Antibiotic conjugatesEvaluated conditionProposed mechanism of actionReference

Quinolone/fluoroquinoloneQuinolone-oxazolidinone (MCB3681)Gram-positive bacterial infectionsInhibit the initiation of bacterial protein biosynthesis[26, 27]
Quinolizine-rifamycin (cadazolid)C. difficile infectionsInhibit protein and RNA synthesis[2830]
Fluoroquinolone-oxazolidinone (CBR-2092)Gram-positive bacterial infectionsInhibit the bacterial DNA replication and DNA-dependent RNA synthesis[31, 32]

AminoglycosideNeomycin B-ciprofloxacinGram-negative bacteria and Gram-positive MRSA infectionsInhibit the activity of DNA gyrase, topoisomerase IV, and protein synthesis[33]
Tobramycin-moxifloxacinPseudomonas aeruginosa infectionsEnhance the permeability of antibiotics to the outer membrane of pathogenic bacteria[34, 35]
Neomycin-sisomicinAminoglycoside-resistant bacteria infectionsInhibit protein synthesis by binding to 16S rRNA[36, 37]

β-Lactamase inhibitorCeftazidime-avibactamComplicated urinary tract infectionsInterfere with bacterial cell wall and peptidoglycan synthesis[22, 38]
Meropenem-vaborbactamComplicated urinary tract infections and acute pyelonephritisVaborbactam potentiates the activity of meropenem, inhibiting the cell wall synthesis and peptidoglycan synthesis[20, 39, 40]
Imipenem-relebactamGram-negative bacterial infectionsRelebactam prevents the hydrolysis of imipenem, exerting imipenem’s bactericidal effect[41, 42]

MacrolideAzithromycin-sulfonamideMacrolide-resistant Streptococcus pyogenes and Streptococcus pneumoniae strainsInhibit mRNA translation and bacterial metabolic processes[43, 44]

2.1. Quinolone/Fluoroquinolone Conjugates

Quinolones/fluoroquinolones are broad-spectrum antibiotics against both Gram-negative and Gram-positive bacteria [4547]. Fluoroquinolones are effective in some life-threatening bacterial infections such as Legionella pneumophila infection. The antibacterial activity of fluoroquinolones is achieved by inhibiting the catalytic cycle of the bacterial topoisomerase, which controls the topological state of the deoxyribonucleic acid (DNA). Bacterial topoisomerase is an indispensable component of basic cellular processes such as DNA replication and transcription, representing a critical targeting site for therapeutic purpose [47].

Oxazolidinones are a class of synthetic antibiotics that inhibit the initiation of protein biosynthesis by binding to the V region of the 23S rRNA catalytic center of the ribosomal 50S subunit in the peptidyl transferase [48, 49]. Oxazolidinones have been demonstrated to be a higher antibacterial activity against Gram-positive bacteria compared with Gram-negative bacteria, and oxazolidinones conjugated with fluoroquinolones using a chemical coupling method increased its antibacterial activity and spectrum [50]. MCB3681 is a quinolone-oxazolidinone conjugate (QOC) developed by Morphochem [26] and exhibited antibacterial activity with minimum inhibitory concentration (MIC) values ranging from 0.06 to 1 μg/mL against several strains of Gram-positive pathogens such as methicillin-resistant Staphylococcus aureus (MRSA), methicillin-sensitive S. aureus (MSSA), and vancomycin-resistant enterococci (VRE) [51, 52]. A recent study also reported that MCB3681 displayed good antibacterial activities against Clostridium difficile in vitro with no evidence of drug resistance in the isolated strains [27]. Cadazolid represents a more advanced QOC with an oxazolidinone pharmacophore replaced by a fluoroquinolone moiety [28]. It is initially developed by Actelion Pharmaceuticals to treat C. difficile infection [28, 53], exhibiting antibacterial activity with the MIC range of 0.125 to 0.5 μg/mL [30]. Cadazolid inhibits protein synthesis by oxazolidinone domain and restrains RNA synthesis by quinolone moiety [29, 54]. Another influential quinolone conjugate is quinolone-rifampicin conjugate, CBR-2092, developed by Cumbre Pharmaceuticals through linking 4H-4-oxo-quinolizine and rifamycin SV pharmacophore via a hydrazide group [31, 32]. CBR-2092 showed fairly good antimicrobial properties against clinically isolated Gram-positive bacteria such as MRSA, and its activity was better than quinolone (ciprofloxacin) alone [31]. However, its antibacterial activity against Gram-negative bacteria such as Escherichia coli was considered mild and not comparable to that of ciprofloxacin. Functional studies demonstrated that CBR-2092 exhibited an inhibitory effect on ribonucleic acid (RNA) polymerase, DNA gyrase, and DNA topoisomerase IV [32].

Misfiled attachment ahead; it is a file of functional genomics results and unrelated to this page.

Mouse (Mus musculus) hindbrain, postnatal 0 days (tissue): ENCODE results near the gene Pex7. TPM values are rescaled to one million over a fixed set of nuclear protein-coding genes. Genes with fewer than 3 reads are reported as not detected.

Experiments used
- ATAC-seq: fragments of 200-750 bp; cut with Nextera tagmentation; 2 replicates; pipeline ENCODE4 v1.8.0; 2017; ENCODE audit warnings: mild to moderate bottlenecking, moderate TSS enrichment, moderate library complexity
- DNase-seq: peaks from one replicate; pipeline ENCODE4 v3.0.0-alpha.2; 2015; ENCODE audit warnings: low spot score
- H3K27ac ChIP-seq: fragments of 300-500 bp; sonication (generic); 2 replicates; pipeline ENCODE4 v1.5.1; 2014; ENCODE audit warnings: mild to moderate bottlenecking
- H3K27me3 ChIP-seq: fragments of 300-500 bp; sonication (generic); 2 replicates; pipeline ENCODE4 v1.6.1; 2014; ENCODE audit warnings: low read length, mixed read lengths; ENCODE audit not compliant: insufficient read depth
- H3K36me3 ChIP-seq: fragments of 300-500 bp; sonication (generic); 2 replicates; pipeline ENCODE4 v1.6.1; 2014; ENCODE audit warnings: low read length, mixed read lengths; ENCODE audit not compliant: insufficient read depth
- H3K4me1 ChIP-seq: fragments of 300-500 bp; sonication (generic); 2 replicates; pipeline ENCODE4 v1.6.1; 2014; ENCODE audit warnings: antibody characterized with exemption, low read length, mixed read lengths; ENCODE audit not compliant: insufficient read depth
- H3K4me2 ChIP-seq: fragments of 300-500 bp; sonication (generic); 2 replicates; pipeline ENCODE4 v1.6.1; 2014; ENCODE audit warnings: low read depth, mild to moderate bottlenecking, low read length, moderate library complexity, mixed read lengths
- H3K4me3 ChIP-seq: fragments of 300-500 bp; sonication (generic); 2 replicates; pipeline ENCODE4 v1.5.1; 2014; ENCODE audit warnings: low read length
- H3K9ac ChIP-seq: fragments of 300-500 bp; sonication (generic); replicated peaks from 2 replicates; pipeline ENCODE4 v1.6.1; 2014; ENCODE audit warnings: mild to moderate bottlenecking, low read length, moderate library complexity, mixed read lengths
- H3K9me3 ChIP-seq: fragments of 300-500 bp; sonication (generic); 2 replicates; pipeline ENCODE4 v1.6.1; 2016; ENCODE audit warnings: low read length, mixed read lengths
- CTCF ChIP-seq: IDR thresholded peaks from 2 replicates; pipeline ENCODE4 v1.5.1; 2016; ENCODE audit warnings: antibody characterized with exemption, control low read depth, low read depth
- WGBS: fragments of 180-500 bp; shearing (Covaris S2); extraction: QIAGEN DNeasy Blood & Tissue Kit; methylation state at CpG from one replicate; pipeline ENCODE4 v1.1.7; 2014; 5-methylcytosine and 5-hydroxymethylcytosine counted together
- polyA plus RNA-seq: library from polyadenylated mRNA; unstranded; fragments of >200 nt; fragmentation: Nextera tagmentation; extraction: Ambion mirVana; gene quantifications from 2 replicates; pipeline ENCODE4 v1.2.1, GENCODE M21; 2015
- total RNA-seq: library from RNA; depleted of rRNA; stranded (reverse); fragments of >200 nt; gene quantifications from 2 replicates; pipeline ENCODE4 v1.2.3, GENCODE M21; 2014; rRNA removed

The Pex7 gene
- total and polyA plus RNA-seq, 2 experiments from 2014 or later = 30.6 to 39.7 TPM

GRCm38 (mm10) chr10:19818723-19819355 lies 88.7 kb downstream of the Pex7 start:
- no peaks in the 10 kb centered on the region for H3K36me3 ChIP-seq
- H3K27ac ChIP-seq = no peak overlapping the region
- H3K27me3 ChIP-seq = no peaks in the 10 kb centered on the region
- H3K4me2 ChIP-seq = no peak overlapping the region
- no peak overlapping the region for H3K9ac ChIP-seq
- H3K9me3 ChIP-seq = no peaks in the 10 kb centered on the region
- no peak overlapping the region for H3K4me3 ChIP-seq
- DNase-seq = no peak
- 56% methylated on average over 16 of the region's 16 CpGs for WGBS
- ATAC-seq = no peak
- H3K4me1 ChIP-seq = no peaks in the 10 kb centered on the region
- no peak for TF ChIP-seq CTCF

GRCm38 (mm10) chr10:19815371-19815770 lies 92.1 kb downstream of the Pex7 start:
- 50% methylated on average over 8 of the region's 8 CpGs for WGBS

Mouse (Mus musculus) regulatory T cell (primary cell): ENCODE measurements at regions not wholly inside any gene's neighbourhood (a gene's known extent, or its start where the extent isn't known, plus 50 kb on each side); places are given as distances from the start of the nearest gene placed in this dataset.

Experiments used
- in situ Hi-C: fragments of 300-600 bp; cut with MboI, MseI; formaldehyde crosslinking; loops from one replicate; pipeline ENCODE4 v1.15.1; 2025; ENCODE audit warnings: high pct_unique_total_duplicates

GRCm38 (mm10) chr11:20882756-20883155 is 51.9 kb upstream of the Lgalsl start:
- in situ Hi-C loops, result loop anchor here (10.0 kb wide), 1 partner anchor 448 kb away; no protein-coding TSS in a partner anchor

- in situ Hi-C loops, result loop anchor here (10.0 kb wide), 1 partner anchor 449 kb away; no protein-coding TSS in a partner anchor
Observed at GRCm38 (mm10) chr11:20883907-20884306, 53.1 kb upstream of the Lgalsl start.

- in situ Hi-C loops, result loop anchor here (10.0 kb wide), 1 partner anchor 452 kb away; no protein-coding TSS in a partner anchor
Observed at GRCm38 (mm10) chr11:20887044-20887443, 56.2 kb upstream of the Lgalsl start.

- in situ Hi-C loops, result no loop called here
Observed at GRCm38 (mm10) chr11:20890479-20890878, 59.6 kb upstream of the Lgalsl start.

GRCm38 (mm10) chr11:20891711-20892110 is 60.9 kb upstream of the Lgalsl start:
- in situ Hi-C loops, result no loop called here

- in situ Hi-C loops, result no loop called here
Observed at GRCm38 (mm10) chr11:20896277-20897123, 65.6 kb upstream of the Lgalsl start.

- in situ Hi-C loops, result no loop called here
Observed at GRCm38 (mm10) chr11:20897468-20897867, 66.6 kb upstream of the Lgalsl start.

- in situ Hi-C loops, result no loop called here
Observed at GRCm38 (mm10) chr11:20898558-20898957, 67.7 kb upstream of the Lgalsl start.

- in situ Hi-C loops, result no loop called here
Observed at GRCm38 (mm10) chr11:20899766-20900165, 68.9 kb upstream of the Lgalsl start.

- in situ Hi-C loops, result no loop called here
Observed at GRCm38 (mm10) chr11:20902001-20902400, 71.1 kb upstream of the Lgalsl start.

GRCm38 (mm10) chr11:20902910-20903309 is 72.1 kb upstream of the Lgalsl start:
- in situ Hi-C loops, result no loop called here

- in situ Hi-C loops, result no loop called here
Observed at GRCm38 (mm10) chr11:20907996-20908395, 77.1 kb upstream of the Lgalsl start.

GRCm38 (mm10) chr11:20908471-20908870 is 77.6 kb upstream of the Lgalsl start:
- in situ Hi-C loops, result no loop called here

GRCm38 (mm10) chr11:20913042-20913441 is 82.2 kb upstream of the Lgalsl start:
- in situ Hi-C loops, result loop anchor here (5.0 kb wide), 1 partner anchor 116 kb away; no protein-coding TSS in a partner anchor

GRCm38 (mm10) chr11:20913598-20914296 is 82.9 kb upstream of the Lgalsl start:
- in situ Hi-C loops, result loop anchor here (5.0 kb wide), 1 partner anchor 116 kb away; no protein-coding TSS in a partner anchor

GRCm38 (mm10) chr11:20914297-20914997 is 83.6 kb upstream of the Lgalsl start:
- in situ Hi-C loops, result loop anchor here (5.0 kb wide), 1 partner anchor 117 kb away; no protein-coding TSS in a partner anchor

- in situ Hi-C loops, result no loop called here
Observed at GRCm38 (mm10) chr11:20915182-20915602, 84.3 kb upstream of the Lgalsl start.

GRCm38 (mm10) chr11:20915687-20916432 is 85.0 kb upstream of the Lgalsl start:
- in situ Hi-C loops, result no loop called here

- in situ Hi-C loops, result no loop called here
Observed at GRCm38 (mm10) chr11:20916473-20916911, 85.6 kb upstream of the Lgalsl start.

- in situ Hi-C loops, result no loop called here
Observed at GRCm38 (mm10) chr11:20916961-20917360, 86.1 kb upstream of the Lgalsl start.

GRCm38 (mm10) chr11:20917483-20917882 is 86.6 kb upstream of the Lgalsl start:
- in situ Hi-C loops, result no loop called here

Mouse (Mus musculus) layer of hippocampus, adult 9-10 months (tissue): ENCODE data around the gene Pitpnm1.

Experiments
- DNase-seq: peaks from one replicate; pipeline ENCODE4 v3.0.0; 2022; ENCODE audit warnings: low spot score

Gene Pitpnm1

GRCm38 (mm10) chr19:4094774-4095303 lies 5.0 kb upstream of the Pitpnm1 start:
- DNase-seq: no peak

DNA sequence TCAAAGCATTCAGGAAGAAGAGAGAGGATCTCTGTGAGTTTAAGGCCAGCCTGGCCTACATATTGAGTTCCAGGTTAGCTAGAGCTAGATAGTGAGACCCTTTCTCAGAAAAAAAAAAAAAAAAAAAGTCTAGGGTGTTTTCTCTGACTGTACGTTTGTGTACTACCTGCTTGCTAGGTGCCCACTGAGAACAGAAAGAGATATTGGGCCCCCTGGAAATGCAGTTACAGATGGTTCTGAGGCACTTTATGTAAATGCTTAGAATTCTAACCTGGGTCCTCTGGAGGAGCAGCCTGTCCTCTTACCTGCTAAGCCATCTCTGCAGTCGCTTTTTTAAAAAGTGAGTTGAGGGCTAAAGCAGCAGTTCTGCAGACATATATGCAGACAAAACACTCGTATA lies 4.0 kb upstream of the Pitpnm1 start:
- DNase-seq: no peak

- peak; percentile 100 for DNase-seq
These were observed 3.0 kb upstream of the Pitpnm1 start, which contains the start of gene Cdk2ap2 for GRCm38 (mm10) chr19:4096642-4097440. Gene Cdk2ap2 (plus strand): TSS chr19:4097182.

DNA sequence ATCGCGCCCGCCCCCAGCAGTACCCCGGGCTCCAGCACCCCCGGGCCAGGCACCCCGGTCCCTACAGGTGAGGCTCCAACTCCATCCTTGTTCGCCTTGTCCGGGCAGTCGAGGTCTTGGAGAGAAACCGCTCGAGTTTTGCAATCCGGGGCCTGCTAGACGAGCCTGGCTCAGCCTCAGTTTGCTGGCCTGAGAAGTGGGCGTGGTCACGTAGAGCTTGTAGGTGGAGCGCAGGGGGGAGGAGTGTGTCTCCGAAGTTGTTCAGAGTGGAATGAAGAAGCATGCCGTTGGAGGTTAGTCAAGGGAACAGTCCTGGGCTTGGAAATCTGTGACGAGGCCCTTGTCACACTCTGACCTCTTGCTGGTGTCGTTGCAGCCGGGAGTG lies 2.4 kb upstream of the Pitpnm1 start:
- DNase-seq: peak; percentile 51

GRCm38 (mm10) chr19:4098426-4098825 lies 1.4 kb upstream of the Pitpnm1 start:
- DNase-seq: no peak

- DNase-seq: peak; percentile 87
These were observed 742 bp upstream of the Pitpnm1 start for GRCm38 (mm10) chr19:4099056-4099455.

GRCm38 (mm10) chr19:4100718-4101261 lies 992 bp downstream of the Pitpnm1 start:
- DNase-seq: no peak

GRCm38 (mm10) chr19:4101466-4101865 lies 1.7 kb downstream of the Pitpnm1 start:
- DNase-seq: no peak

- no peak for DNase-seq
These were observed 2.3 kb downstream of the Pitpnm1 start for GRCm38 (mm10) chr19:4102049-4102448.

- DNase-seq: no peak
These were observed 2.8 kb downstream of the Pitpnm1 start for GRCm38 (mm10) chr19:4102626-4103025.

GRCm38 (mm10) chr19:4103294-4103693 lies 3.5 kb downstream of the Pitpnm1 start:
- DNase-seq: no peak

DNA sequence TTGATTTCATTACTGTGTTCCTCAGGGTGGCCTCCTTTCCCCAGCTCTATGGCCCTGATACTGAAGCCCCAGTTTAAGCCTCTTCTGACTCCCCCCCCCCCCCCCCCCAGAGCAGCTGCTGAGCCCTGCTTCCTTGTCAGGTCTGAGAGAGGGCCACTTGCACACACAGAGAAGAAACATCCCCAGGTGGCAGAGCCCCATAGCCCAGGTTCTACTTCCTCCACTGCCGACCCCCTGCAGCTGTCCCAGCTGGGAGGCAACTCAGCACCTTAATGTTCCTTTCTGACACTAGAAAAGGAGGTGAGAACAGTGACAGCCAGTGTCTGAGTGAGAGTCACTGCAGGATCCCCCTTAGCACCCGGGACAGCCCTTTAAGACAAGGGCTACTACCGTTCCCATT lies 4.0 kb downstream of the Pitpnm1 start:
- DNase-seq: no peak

2.2. Aminoglycoside Conjugates